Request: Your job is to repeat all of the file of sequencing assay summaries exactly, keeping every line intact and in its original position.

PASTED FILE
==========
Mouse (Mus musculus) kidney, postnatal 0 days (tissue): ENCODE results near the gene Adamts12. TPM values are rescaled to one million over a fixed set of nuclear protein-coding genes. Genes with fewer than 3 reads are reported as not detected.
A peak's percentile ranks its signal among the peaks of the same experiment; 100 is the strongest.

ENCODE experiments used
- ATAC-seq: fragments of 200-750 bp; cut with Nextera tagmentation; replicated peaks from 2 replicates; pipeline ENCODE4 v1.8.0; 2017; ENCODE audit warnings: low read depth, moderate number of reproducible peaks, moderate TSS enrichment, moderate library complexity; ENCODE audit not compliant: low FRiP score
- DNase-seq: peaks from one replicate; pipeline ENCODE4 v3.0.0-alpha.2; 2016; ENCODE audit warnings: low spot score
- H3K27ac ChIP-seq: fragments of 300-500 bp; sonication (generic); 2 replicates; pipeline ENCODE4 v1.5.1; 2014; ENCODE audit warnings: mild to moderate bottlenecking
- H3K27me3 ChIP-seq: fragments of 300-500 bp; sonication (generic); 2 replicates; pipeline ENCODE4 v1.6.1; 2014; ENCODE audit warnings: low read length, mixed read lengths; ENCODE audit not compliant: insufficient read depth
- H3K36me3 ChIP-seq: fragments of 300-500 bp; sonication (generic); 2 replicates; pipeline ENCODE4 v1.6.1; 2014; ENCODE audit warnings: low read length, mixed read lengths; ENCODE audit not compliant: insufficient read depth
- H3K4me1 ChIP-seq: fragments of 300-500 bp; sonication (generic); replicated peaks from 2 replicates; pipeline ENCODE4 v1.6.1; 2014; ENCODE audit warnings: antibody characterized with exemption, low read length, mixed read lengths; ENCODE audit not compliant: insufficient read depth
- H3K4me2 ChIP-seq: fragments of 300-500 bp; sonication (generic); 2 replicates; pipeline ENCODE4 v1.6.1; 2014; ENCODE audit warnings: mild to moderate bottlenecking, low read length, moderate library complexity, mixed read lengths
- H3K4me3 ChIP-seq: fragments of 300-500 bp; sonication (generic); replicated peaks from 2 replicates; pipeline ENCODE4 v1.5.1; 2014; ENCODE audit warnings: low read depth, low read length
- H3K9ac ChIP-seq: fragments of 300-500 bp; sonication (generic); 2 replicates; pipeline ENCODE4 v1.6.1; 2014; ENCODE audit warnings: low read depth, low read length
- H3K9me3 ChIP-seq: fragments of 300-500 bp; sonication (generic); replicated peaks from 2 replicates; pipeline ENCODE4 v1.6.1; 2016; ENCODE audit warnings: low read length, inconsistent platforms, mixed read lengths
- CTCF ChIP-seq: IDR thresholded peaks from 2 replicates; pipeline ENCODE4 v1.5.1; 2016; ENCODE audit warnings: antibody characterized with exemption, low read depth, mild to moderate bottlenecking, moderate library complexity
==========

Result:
Mouse (Mus musculus) kidney, postnatal 0 days (tissue): ENCODE results near the gene Adamts12. TPM values are rescaled to one million over a fixed set of nuclear protein-coding genes. Genes with fewer than 3 reads are reported as not detected.
A peak's percentile ranks its signal among the peaks of the same experiment; 100 is the strongest.

ENCODE experiments used
- ATAC-seq: fragments of 200-750 bp; cut with Nextera tagmentation; replicated peaks from 2 replicates; pipeline ENCODE4 v1.8.0; 2017; ENCODE audit warnings: low read depth, moderate number of reproducible peaks, moderate TSS enrichment, moderate library complexity; ENCODE audit not compliant: low FRiP score
- DNase-seq: peaks from one replicate; pipeline ENCODE4 v3.0.0-alpha.2; 2016; ENCODE audit warnings: low spot score
- H3K27ac ChIP-seq: fragments of 300-500 bp; sonication (generic); 2 replicates; pipeline ENCODE4 v1.5.1; 2014; ENCODE audit warnings: mild to moderate bottlenecking
- H3K27me3 ChIP-seq: fragments of 300-500 bp; sonication (generic); 2 replicates; pipeline ENCODE4 v1.6.1; 2014; ENCODE audit warnings: low read length, mixed read lengths; ENCODE audit not compliant: insufficient read depth
- H3K36me3 ChIP-seq: fragments of 300-500 bp; sonication (generic); 2 replicates; pipeline ENCODE4 v1.6.1; 2014; ENCODE audit warnings: low read length, mixed read lengths; ENCODE audit not compliant: insufficient read depth
- H3K4me1 ChIP-seq: fragments of 300-500 bp; sonication (generic); replicated peaks from 2 replicates; pipeline ENCODE4 v1.6.1; 2014; ENCODE audit warnings: antibody characterized with exemption, low read length, mixed read lengths; ENCODE audit not compliant: insufficient read depth
- H3K4me2 ChIP-seq: fragments of 300-500 bp; sonication (generic); 2 replicates; pipeline ENCODE4 v1.6.1; 2014; ENCODE audit warnings: mild to moderate bottlenecking, low read length, moderate library complexity, mixed read lengths
- H3K4me3 ChIP-seq: fragments of 300-500 bp; sonication (generic); replicated peaks from 2 replicates; pipeline ENCODE4 v1.5.1; 2014; ENCODE audit warnings: low read depth, low read length
- H3K9ac ChIP-seq: fragments of 300-500 bp; sonication (generic); 2 replicates; pipeline ENCODE4 v1.6.1; 2014; ENCODE audit warnings: low read depth, low read length
- H3K9me3 ChIP-seq: fragments of 300-500 bp; sonication (generic); replicated peaks from 2 replicates; pipeline ENCODE4 v1.6.1; 2016; ENCODE audit warnings: low read length, inconsistent platforms, mixed read lengths
- CTCF ChIP-seq: IDR thresholded peaks from 2 replicates; pipeline ENCODE4 v1.5.1; 2016; ENCODE audit warnings: antibody characterized with exemption, low read depth, mild to moderate bottlenecking, moderate library complexity